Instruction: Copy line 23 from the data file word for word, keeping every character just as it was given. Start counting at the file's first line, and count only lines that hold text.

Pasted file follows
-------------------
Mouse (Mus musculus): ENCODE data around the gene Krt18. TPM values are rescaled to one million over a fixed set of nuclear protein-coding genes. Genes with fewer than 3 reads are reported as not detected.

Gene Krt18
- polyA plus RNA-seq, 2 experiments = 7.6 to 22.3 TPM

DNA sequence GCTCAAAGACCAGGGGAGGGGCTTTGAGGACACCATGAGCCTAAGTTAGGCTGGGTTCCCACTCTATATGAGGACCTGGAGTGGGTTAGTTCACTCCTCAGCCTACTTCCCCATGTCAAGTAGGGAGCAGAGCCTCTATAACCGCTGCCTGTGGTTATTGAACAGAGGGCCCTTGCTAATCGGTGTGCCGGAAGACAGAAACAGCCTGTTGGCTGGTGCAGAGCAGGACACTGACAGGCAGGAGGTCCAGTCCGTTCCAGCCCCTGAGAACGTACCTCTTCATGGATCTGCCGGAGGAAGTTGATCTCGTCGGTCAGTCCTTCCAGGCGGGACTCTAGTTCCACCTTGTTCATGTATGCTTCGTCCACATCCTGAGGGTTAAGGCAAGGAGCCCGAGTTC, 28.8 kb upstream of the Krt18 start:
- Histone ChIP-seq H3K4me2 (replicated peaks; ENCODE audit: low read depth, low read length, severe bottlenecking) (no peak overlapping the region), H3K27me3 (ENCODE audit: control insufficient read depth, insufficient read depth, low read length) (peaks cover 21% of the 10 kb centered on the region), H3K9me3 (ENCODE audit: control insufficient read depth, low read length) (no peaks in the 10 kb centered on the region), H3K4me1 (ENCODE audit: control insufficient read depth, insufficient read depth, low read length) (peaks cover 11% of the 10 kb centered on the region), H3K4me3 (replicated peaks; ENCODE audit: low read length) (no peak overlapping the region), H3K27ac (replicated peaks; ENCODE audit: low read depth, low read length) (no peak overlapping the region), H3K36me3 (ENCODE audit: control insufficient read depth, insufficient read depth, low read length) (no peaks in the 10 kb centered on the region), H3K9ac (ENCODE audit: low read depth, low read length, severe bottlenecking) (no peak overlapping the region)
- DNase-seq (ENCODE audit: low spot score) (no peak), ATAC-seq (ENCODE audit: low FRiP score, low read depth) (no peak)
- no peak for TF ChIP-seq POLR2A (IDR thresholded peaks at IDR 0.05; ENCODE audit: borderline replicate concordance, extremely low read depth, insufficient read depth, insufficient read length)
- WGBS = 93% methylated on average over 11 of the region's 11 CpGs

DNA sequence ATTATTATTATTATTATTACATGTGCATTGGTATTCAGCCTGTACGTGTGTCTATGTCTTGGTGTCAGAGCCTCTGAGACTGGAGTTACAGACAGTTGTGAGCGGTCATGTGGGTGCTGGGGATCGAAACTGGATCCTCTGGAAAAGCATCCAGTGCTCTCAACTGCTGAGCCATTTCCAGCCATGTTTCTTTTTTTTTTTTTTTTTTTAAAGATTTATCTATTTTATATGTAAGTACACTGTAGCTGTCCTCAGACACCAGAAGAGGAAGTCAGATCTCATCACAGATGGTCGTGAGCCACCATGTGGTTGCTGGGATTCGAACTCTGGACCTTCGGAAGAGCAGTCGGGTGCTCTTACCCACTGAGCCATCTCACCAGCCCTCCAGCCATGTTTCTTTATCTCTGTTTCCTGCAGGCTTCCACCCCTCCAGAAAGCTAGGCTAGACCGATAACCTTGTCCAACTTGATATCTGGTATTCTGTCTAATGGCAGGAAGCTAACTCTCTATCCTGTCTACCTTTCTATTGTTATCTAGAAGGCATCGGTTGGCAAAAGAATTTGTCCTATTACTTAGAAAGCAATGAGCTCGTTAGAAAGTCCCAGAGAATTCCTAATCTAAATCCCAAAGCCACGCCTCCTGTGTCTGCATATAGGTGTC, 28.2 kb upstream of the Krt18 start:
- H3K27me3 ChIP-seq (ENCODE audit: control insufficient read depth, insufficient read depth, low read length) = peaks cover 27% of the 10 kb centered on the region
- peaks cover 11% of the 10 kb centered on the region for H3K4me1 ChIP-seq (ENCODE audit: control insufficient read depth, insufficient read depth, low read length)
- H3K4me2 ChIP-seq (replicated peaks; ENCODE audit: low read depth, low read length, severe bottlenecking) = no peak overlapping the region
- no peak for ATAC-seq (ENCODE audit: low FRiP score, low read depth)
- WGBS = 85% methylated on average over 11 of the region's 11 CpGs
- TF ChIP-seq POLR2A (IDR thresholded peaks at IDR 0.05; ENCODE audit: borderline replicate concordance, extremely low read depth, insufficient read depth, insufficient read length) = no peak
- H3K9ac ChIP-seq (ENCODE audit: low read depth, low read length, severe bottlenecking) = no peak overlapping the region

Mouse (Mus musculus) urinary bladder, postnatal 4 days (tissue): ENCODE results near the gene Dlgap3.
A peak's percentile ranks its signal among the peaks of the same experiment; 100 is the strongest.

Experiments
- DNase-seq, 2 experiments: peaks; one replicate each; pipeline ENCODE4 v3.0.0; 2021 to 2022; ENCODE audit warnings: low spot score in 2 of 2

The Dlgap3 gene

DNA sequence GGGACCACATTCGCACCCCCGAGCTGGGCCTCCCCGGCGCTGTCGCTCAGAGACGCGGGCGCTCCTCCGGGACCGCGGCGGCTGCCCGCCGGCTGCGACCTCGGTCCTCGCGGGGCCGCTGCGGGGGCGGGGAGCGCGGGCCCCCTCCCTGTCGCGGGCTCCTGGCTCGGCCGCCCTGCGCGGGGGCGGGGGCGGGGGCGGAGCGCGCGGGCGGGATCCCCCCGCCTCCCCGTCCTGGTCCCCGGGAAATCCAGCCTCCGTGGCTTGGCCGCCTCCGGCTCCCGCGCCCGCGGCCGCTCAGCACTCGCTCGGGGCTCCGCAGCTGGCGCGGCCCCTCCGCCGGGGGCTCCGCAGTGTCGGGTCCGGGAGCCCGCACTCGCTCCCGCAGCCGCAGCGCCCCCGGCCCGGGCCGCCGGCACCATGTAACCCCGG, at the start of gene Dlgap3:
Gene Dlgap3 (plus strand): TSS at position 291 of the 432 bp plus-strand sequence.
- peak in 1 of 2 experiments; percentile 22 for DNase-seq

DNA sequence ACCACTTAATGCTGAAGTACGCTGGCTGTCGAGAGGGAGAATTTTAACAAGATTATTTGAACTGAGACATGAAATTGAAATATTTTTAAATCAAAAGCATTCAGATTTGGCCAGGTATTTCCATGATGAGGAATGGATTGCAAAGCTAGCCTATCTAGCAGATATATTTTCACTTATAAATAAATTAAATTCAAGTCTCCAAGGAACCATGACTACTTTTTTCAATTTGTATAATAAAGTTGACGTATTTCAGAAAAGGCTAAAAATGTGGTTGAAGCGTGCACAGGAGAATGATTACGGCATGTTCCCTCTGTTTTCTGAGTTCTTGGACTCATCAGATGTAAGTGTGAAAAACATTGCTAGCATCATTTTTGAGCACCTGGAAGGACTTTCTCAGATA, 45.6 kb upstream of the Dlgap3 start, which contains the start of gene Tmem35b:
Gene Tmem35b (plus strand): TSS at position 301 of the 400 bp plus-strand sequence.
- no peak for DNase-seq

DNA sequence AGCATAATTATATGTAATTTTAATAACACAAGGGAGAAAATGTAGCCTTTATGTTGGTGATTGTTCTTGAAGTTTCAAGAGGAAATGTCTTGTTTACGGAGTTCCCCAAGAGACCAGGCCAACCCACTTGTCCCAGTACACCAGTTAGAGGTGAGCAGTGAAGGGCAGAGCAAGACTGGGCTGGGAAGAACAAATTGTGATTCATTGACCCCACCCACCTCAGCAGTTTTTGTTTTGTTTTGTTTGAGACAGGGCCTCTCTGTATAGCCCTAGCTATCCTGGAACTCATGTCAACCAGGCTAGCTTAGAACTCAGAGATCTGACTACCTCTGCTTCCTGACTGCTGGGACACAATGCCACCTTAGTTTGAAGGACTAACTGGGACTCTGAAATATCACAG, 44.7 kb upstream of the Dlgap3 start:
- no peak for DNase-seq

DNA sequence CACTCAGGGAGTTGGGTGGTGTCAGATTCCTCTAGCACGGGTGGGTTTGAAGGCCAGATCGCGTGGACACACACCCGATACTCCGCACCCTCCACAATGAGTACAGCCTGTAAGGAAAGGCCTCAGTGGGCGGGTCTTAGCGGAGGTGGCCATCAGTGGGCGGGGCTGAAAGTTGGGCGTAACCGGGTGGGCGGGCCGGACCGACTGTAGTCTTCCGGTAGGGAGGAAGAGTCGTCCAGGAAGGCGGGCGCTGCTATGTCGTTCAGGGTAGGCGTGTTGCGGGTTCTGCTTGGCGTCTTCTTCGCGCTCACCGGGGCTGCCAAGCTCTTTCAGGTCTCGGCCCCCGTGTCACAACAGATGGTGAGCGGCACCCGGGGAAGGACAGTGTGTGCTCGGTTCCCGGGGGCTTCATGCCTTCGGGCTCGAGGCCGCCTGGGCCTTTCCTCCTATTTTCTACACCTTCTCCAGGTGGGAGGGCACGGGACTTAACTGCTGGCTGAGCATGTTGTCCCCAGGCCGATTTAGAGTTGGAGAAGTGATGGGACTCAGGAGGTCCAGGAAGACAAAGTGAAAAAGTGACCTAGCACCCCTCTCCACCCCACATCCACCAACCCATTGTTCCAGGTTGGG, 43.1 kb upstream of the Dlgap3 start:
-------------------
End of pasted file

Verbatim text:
Gene Dlgap3 (plus strand): TSS at position 291 of the 432 bp plus-strand sequence.